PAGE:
Rotting superstructure due to leakage from roof (Feb. 2016)

Rotting superstructure due to leakage from roof (Feb. 2016)

The “Danny’s Life Afloat” article had painted a grim picture of life aboard his floating hulk, which he had christened the Fish Camp. I had seen for myself that the roof covering was disintegrating and that this was leading to extensive rotting underneath. During storms and in the rainy season everything, including Danny and his bedding, had to be protected by plastics for protection from rain, dripping through the roof and blowing in to the cabin through the mostly unprotected sides. The whole structure had to be held upby1x4’s,which were only postponing the inevitable. Danny had neither the wherewithal to buy materials for repairs nor any way to get them to Goodland. Cleve Smith was among those who had been moved by the Coastal Breeze articles, especially this one, he said. Of all the people I know in Goodland, Cleve is the one you would want in your corner, when the chips are down. He is almost irresistible when he sets his mind to something and has a way to get people to do things. He also has a big heart and a soft spot those less fortunate than he. He called me after reading the very first article and said he wanted to meet Danny. The two had a lot in common and a friendship developed. Upon reading about the deplorable conditions on Danny’s boat, he called me again and said he wanted to help. I knew then that Danny’s worries, at least about his roof, were over.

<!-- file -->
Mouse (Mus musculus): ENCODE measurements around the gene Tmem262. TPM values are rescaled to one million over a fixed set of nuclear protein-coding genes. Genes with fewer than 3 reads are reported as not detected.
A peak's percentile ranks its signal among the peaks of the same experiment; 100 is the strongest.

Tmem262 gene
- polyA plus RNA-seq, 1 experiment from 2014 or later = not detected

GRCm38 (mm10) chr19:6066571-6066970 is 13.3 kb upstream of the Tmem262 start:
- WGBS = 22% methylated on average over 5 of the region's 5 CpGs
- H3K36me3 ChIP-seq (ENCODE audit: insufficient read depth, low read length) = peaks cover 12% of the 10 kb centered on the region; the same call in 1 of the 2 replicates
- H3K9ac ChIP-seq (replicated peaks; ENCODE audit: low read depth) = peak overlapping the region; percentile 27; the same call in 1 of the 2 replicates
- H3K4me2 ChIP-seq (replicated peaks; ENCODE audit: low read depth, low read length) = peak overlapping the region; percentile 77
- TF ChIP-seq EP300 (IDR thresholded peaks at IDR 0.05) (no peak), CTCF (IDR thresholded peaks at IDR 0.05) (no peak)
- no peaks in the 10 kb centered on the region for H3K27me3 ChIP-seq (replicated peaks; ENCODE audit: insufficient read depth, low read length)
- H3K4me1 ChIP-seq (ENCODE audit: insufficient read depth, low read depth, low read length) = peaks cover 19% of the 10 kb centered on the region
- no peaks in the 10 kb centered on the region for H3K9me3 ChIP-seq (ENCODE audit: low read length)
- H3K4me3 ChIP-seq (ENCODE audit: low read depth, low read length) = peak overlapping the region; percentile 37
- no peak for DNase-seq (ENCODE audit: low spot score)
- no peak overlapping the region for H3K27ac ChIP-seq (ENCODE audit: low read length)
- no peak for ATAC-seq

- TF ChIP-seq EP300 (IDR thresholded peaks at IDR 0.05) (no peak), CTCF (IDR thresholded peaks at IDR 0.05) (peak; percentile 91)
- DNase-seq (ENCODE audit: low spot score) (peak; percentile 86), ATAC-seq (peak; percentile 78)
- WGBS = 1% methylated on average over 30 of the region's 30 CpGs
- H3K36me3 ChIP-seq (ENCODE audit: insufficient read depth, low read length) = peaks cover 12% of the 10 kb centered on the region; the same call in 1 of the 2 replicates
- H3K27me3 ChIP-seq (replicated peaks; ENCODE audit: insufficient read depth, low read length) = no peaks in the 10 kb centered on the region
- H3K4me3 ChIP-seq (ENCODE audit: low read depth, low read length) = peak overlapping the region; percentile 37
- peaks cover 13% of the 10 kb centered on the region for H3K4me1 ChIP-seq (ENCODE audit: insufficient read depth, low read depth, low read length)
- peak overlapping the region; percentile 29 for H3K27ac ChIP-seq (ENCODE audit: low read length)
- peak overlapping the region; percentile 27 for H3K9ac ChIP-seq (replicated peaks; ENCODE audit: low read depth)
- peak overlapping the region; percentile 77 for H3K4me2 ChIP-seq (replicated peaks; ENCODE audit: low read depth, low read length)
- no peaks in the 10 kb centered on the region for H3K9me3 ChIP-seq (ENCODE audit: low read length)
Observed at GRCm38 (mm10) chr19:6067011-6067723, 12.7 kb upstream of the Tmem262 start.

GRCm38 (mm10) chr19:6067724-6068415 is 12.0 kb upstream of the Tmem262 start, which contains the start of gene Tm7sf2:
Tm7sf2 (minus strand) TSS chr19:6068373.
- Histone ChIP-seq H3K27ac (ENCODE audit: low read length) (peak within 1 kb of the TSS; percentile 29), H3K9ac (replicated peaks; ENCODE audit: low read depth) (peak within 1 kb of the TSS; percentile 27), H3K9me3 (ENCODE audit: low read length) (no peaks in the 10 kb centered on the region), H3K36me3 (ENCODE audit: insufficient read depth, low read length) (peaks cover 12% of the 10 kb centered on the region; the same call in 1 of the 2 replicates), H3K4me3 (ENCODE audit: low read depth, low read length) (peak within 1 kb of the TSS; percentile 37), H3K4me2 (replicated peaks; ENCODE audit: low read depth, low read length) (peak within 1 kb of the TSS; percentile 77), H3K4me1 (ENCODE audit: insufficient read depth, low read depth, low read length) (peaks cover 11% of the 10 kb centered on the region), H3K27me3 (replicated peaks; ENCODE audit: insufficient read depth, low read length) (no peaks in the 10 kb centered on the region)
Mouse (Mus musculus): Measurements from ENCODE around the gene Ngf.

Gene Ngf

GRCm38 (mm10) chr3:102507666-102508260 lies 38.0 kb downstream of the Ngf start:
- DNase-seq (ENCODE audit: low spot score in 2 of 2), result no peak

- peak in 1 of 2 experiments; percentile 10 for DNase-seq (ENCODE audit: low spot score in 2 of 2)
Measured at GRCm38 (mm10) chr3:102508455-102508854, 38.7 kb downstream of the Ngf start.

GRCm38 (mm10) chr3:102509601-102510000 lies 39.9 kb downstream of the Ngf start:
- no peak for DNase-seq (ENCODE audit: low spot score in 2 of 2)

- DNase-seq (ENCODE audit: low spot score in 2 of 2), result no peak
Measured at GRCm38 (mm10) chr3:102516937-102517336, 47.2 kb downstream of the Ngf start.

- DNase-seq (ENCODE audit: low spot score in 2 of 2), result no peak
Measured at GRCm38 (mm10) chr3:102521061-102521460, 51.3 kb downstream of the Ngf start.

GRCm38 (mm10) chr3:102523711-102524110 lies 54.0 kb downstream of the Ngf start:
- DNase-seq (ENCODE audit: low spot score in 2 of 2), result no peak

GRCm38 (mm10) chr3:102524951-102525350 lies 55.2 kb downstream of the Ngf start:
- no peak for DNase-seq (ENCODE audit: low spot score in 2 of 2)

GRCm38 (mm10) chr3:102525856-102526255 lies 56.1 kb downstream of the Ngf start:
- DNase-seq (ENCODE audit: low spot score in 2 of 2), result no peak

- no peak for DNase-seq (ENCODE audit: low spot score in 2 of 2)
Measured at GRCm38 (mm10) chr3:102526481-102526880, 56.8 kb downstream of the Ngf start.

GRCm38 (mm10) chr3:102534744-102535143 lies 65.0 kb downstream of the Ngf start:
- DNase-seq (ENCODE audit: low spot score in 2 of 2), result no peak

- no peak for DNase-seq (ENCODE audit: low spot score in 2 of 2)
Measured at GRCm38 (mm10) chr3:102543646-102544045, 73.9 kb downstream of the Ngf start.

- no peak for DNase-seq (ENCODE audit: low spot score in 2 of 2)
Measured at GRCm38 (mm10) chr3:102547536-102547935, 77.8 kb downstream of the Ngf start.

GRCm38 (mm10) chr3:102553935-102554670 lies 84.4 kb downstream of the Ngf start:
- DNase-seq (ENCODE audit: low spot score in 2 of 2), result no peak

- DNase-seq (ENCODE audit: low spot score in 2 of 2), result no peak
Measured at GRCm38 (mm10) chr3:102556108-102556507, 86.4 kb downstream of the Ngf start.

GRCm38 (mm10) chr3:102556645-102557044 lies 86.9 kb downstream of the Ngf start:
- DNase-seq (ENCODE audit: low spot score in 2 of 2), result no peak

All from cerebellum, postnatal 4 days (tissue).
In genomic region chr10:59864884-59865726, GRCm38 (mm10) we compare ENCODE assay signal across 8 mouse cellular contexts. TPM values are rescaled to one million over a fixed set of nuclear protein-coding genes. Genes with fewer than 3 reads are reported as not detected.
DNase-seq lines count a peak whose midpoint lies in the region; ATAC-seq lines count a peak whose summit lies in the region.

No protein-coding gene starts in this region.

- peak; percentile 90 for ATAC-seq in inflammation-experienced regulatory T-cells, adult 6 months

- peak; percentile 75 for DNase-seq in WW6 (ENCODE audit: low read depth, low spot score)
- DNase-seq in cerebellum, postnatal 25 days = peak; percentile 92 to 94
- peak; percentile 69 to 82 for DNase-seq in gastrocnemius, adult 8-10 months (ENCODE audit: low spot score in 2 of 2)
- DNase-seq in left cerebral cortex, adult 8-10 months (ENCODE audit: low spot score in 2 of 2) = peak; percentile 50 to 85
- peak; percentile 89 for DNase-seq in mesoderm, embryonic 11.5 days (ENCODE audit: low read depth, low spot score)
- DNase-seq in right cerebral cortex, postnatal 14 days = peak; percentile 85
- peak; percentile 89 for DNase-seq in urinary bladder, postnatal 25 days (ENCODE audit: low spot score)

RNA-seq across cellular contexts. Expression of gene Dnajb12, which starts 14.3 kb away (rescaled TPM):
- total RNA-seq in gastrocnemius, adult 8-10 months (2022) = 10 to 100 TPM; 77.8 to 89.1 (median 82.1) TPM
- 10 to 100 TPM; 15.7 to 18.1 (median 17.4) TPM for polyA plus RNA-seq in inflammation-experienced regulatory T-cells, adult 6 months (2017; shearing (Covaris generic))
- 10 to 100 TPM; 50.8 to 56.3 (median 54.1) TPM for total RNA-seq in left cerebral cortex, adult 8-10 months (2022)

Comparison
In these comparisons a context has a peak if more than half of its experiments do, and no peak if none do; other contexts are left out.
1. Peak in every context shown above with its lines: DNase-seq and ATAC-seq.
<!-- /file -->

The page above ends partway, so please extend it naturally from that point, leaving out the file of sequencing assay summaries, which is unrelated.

The author’s favorite “before” photo of Danny’s boat (Dec. 2015). With virtually no income and few friends, Danny had to grow his own food or catch it from his boat, while putting up with a disintegrating roof and rotting superstructure. Photo by Cassandra Gwinn

The author’s favorite “before” photo of Danny’s boat (Dec. 2015). With virtually no income and few friends, Danny had to grow his own food or catch it from his boat, while putting up with a disintegrating roof and rotting superstructure. Photo by Cassandra Gwinn

Cleve grew up in S. Pittsburgh, Tennessee (There is no N. Pittsburgh), a village of about 3,000, on the Tennessee River where it crosses into Alabama. It is a suburb of Chattanooga. He graduated from Middle Tennessee State University in 1966 with a degree in business, and in 1977 founded Smith, Harris and Carr, which became one of the most influential lobbying firms in the state. “We lobbied the Tennessee legislature on behalf of major industries which had offices or plants in Tennessee,” Cleve said, “Among those were quite a few Fortune 500 companies.” Cleve may be the best and most ingratiating storyteller since Will Rogers, and soon was working his magic on key lawmakers who were considering legislation involving his clients. It was common for him to receive copies of notes between legislators, saying in essence, “We’ve got to pass this one for Cleve.” Cleve sold out to his partners in 2003 and moved permanently to Goodland in 2005.